For subcortical functional connectivity strengths, a regional mean time series was estimated over all voxels in the left and right sides of each region. Pearson's correlation coefficients were calculated for each pair of the subcortical regions as described in previous studies (6, 12, 28). After determining group-level significance using one-sample t tests on the z-transformed coefficients in each group, independent-sample and paired-sample t tests with a significance threshold of p<0.05 were conducted for each pair of the subcortical regions. In addition, to explore the link in the corticostriatal circuit, correlation analyses were conducted between functional connectivity of the posterior cingulate cortex with the brain regions exhibiting group differences and abnormal subcortical connectivity strengths with the caudate at p<0.05 in each group.
Twenty-two patients with delirium underwent an initial scan, but data from two patients were excluded, one because of severe movement artifacts and the other because of multiple embolic infarctions in the a priori regions. As shown in Table 1, there were no statistical differences in age, sex, the number of patients with brain focal lesions, or the extent of leukoaraiosis between the initial 20 patients and the comparison subjects. The patient group included all motor subtypes, and the causes of delirium were assumed to be a variety of medical factors.
Demographic and Clinical Characteristics of Participants in a Study of Neural Network Functional Connectivity in Delirium
| Add to My POL
|Characteristic||During Episode (N=20)||After Resolution (N=13)||Comparison Subjects (N=22)|
|Extent of leukoaraiosis|
| Periventricular hyperintensity (range=0–6)||1.6||1.3||1.7||1.3||1.8||1.2|
| Deep white matter hyperintensity (range=0–24)||6.6||5.7||6.2||6.6||6.7||5.1|
|Memorial Delirium Assessment Scale scorea||12.8||4.0||5.0||2.6|
|Delirium Rating Scale–Revised-98 scorea||18.0||5.1||9.2||3.1|
|Duration of delirium||8.6||4.1|
|Patients with brain focal lesions||9||45.0||5||38.5||8||36.4|
Six of the 20 patients could not undergo a follow-up scan because of death (N=2), early discharge (N=2), persistent delirium (N=1), or uncooperativeness during scanning (N=1). Data from one patient were excluded from the follow-up analysis after the development of a new ischemic lesion. As summarized in Table 1, the 13 remaining follow-up patients had significantly improved scores on the Memorial Delirium Assessment Scale and the Delirium Rating Scale–Revised-98. The mean interval between the initial and follow-up scans was 5.8 days (SD=2.4). On the initial scanning day, patients with delirium either were free of antipsychotics (N=6) or had been treated with a single dose of an antipsychotic (N=7) the night before for managing behavioral problems. During the interval, they were treated with a mean daily dose of 472.9 mg (SD=382.0) of chlorpromazine equivalents of risperidone (N=4), quetiapine (N=3), olanzapine (N=2), haloperidol (N=2), or quetiapine and haloperidol (N=2). On the follow-up scanning day, four patients were free of antipsychotics, and the remaining patients continued to be treated with a daily mean dose of 89.7 mg (SD=66.5) of chlorpromazine equivalents. There were no statistical differences in age, sex, the number of patients with brain focal lesions, or the extent of leukoaraiosis between the 13 follow-up delirium patients and the comparison subjects.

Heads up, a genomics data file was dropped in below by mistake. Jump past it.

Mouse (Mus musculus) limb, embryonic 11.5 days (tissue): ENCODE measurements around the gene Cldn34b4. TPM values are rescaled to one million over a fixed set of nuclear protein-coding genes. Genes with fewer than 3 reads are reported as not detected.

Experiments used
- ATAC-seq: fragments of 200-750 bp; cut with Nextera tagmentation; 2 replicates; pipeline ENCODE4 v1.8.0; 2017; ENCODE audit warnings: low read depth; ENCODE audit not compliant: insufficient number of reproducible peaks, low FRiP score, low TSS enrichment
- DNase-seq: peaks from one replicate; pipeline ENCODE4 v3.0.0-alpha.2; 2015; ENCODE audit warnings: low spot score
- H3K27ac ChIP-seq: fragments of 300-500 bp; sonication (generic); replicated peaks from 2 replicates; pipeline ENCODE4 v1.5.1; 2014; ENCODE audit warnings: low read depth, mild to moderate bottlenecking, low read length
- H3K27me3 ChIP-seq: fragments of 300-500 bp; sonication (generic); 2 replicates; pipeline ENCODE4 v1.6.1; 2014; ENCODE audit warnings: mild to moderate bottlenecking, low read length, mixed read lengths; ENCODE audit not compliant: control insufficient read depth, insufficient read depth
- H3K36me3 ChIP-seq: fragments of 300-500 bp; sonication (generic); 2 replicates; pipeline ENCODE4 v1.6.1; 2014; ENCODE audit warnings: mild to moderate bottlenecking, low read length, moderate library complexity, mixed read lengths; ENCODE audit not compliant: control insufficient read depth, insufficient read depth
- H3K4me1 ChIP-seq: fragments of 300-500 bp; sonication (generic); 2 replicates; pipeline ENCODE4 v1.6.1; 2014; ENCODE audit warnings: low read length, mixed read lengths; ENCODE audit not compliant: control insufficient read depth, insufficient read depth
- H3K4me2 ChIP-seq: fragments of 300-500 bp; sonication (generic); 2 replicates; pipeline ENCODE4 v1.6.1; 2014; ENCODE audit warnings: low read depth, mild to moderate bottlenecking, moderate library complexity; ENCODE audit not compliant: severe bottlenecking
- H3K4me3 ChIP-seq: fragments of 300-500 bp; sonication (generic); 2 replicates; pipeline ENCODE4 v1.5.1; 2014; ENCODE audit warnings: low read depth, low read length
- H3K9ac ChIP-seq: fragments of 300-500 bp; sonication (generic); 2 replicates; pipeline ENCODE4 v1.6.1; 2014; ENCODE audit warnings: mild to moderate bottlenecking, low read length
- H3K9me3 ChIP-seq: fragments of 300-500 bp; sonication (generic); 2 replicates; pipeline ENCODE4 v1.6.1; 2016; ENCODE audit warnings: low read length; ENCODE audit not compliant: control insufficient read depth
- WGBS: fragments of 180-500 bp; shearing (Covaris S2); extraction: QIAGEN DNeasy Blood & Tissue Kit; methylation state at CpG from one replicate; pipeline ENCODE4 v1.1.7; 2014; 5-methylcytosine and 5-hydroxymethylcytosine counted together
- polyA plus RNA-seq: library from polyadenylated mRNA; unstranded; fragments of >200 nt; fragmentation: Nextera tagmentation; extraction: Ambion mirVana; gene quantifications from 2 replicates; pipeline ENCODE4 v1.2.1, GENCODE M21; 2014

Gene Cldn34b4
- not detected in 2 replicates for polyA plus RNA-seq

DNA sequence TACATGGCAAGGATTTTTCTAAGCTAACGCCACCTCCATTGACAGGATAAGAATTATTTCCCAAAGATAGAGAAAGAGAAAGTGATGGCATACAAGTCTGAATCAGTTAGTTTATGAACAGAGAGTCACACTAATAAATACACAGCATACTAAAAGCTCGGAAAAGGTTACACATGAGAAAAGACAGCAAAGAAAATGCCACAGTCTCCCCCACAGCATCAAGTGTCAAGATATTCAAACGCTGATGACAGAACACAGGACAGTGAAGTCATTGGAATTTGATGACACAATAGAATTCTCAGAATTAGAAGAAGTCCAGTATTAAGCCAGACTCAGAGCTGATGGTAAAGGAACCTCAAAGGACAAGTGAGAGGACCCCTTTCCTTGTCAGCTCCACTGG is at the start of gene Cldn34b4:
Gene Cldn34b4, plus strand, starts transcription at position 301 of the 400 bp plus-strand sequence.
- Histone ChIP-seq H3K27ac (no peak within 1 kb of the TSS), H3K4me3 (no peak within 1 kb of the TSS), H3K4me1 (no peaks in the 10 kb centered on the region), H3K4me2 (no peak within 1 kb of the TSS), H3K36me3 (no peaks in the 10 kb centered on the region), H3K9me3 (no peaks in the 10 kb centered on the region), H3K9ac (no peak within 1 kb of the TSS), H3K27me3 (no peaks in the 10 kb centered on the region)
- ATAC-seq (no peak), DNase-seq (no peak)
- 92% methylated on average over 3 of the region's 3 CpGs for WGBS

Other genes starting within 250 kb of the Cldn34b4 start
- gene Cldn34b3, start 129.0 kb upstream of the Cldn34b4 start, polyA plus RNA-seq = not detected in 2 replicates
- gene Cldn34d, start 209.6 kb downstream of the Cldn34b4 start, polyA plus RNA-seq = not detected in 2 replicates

Functional Connectivity Associated With the Posterior Cingulate Cortex
Functional connectivity with the posterior cingulate cortex in each group is shown in Figure 1B, which shows dynamic changes of the default-mode network nodes through the course of delirium (see Table S2 in the online data supplement for complete fMRI results). As shown in Figure 1C (and Table S3 in the online data supplement), comparison subjects showed a negative correlation with the dorsolateral prefrontal cortex bilaterally, whereas during-episode patients showed a positive correlation with the left dorsolateral prefrontal cortex. However, postresolution patients showed no correlation with any dorsolateral prefrontal cortex region.
Correlation Maps for Brain Regions Showing Voxel-Wise Significance of Correlations With the Posterior Cingulate Cortex in Each Groupa
a In panel A, a left seed region in the posterior cingulate cortex is displayed as an example. Panel B shows results from one-sample t tests, which were conducted with the threshold of significance at p<0.05 after whole-brain cluster-level correction. Activity of the seed region in comparison subjects showed positive correlations (red) with the posteromedial/anteromedial cortices and the temporoparietal junctions and a negative correlation (blue) with the frontolateral cortices. These correlations disappeared in the anteromedial and frontolateral cortices and were enhanced in the posteromedial cortices during an episode of delirium. In panel C, the significant voxels resulted from one-sample t tests with the significance threshold of p<0.05 after small volume-level correction in each group. Comparison subjects showed a negative correlation (blue) between the left and right dorsolateral prefrontal cortices and seed regions, whereas during-episode patients showed a positive correlation (red) between the left dorsolateral prefrontal cortex and seed region.